Atsila Anotasgi Cultural Specialist Program

Meet the Atsila Anotasgi Cultural Specialists

Xander Brady

(Eastern Band of Cherokee Indians)

Xander is from the Birdtown community of Cherokee. His cultural interests include storytelling, basket making and weaving, singing, dancing, finger-weaving, and carving. Before joining the Atsila Anotasgi Cultural Specialist team, Xander worked at the Museum as a Front Line Associate. During that time, his interest in culture deepened, and he began learning from his coworkers. Xander’s favorite part of being an Atsila Anotasgi Cultural Specialist is “being able to come to work to learn about my culture and give back to the community.”

Dylan Morgan

(Eastern Band of Cherokee Indians)

Dylan Morgan enjoys educating the public about the traditional Cherokee art form of basketry and Cherokee history and culture. Specializing in rivercane basketmaking, his work has been featured in various exhibitions at the Center for Craft, Kananesgi Art Market, and Queen House Gallery, among others. Dylan credits his inspiration and passion for rivercane basketry to many Cherokee artists, including Lucille Lossiah, Gabriel Crowe, Pat Welch, and Louise Goings. Morgan first became interested in basketry while working at the Oconaluftee Indian Village, under the guidance of Lossiah and Crow. Watching Lucille Lossiah work, Dylan learned that baskets are more than just containers: they are living members of the community, each with a story to tell. Dylan’s basket designs are inspired from Cherokee legends, nature, or use intricate symbols passed down within families: each basket is unique. He hopes to pass on the craft to future generations and to keep weaving until his fingers fall off.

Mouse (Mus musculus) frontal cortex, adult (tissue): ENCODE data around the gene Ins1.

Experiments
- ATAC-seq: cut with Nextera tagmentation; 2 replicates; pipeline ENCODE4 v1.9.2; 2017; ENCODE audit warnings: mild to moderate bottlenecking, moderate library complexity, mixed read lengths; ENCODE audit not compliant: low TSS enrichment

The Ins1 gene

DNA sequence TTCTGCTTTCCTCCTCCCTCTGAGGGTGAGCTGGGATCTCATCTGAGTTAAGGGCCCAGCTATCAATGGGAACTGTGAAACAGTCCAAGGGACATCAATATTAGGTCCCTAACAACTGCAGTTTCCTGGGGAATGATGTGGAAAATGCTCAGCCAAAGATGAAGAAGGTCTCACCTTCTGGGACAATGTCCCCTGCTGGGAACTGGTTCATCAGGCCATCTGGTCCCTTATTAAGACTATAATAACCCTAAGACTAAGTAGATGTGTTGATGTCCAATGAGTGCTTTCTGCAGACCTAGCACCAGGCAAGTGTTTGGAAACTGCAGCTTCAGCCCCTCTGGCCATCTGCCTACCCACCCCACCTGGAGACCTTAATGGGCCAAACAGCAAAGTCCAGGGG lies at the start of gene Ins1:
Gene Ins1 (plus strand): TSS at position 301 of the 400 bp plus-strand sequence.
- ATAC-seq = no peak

Nola Pina

(Eastern Band of Cherokee Indians)

Nola grew up in the Big Cove community on the Qualla Boundary. Her passion for cultural preservation is what drives her to continue to take in as much knowledge as she can every day. As a Lead Cultural Specialist at the Museum, Nola enjoys demonstrating and teaching finger-weaving (she is a first-generation finger weaver herself), as well as storytelling and leading tours.

Cecil “Peanut” Walkingstick

(Eastern Band of Cherokee Indians)

Peanut is from the Big Community of Cherokee. He enjoys singing and dancing and is learning how to weave baskets and stone carve. On being a member of the Atsila Anotasgi Cultural Specialist team, he remarks, “I get to learn about my culture—can’t get any better than that.” As he continues to pursue his cultural interests, Peanut plans to learn as much as he can in order to pass on what he knows to his community.